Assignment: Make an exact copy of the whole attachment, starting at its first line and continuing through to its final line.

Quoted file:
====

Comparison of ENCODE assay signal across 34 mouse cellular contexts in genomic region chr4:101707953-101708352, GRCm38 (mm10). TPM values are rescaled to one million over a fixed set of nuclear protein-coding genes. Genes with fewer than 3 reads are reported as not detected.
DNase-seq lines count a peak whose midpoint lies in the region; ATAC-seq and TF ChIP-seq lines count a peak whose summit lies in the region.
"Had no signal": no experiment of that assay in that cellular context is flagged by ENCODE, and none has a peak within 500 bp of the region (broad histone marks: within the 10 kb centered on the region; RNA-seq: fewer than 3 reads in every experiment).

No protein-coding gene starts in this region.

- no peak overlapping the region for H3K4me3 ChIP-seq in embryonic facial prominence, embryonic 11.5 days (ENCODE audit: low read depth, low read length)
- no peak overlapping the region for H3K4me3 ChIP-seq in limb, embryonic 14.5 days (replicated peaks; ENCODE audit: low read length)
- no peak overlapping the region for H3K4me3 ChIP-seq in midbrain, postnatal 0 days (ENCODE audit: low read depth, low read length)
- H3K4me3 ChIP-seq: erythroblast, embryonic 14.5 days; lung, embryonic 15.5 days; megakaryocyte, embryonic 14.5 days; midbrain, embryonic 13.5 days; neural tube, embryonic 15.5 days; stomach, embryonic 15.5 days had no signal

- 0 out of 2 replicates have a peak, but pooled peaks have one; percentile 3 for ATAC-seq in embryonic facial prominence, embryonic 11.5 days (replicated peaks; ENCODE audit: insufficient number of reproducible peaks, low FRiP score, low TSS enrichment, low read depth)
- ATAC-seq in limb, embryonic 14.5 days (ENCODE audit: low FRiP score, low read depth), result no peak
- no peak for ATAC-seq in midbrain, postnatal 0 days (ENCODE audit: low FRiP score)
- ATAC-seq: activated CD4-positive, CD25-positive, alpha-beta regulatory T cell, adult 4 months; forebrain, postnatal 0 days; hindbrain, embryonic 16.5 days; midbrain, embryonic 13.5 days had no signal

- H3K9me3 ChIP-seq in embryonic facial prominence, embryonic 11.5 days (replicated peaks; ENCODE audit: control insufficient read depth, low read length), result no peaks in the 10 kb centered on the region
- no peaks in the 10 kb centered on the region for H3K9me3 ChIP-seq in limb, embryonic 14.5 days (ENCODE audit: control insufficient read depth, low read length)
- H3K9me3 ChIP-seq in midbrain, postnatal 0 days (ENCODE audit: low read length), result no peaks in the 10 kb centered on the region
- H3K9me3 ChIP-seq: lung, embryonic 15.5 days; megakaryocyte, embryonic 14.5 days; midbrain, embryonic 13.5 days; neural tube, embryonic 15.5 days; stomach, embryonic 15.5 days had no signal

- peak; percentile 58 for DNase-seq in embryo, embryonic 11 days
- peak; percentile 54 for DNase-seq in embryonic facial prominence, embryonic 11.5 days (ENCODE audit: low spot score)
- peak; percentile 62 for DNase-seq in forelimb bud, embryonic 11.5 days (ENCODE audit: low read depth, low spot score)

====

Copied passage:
Comparison of ENCODE assay signal across 34 mouse cellular contexts in genomic region chr4:101707953-101708352, GRCm38 (mm10). TPM values are rescaled to one million over a fixed set of nuclear protein-coding genes. Genes with fewer than 3 reads are reported as not detected.
DNase-seq lines count a peak whose midpoint lies in the region; ATAC-seq and TF ChIP-seq lines count a peak whose summit lies in the region.
"Had no signal": no experiment of that assay in that cellular context is flagged by ENCODE, and none has a peak within 500 bp of the region (broad histone marks: within the 10 kb centered on the region; RNA-seq: fewer than 3 reads in every experiment).

No protein-coding gene starts in this region.

- no peak overlapping the region for H3K4me3 ChIP-seq in embryonic facial prominence, embryonic 11.5 days (ENCODE audit: low read depth, low read length)
- no peak overlapping the region for H3K4me3 ChIP-seq in limb, embryonic 14.5 days (replicated peaks; ENCODE audit: low read length)
- no peak overlapping the region for H3K4me3 ChIP-seq in midbrain, postnatal 0 days (ENCODE audit: low read depth, low read length)
- H3K4me3 ChIP-seq: erythroblast, embryonic 14.5 days; lung, embryonic 15.5 days; megakaryocyte, embryonic 14.5 days; midbrain, embryonic 13.5 days; neural tube, embryonic 15.5 days; stomach, embryonic 15.5 days had no signal

- 0 out of 2 replicates have a peak, but pooled peaks have one; percentile 3 for ATAC-seq in embryonic facial prominence, embryonic 11.5 days (replicated peaks; ENCODE audit: insufficient number of reproducible peaks, low FRiP score, low TSS enrichment, low read depth)
- ATAC-seq in limb, embryonic 14.5 days (ENCODE audit: low FRiP score, low read depth), result no peak
- no peak for ATAC-seq in midbrain, postnatal 0 days (ENCODE audit: low FRiP score)
- ATAC-seq: activated CD4-positive, CD25-positive, alpha-beta regulatory T cell, adult 4 months; forebrain, postnatal 0 days; hindbrain, embryonic 16.5 days; midbrain, embryonic 13.5 days had no signal

- H3K9me3 ChIP-seq in embryonic facial prominence, embryonic 11.5 days (replicated peaks; ENCODE audit: control insufficient read depth, low read length), result no peaks in the 10 kb centered on the region
- no peaks in the 10 kb centered on the region for H3K9me3 ChIP-seq in limb, embryonic 14.5 days (ENCODE audit: control insufficient read depth, low read length)
- H3K9me3 ChIP-seq in midbrain, postnatal 0 days (ENCODE audit: low read length), result no peaks in the 10 kb centered on the region
- H3K9me3 ChIP-seq: lung, embryonic 15.5 days; megakaryocyte, embryonic 14.5 days; midbrain, embryonic 13.5 days; neural tube, embryonic 15.5 days; stomach, embryonic 15.5 days had no signal

- peak; percentile 58 for DNase-seq in embryo, embryonic 11 days
- peak; percentile 54 for DNase-seq in embryonic facial prominence, embryonic 11.5 days (ENCODE audit: low spot score)
- peak; percentile 62 for DNase-seq in forelimb bud, embryonic 11.5 days (ENCODE audit: low read depth, low spot score)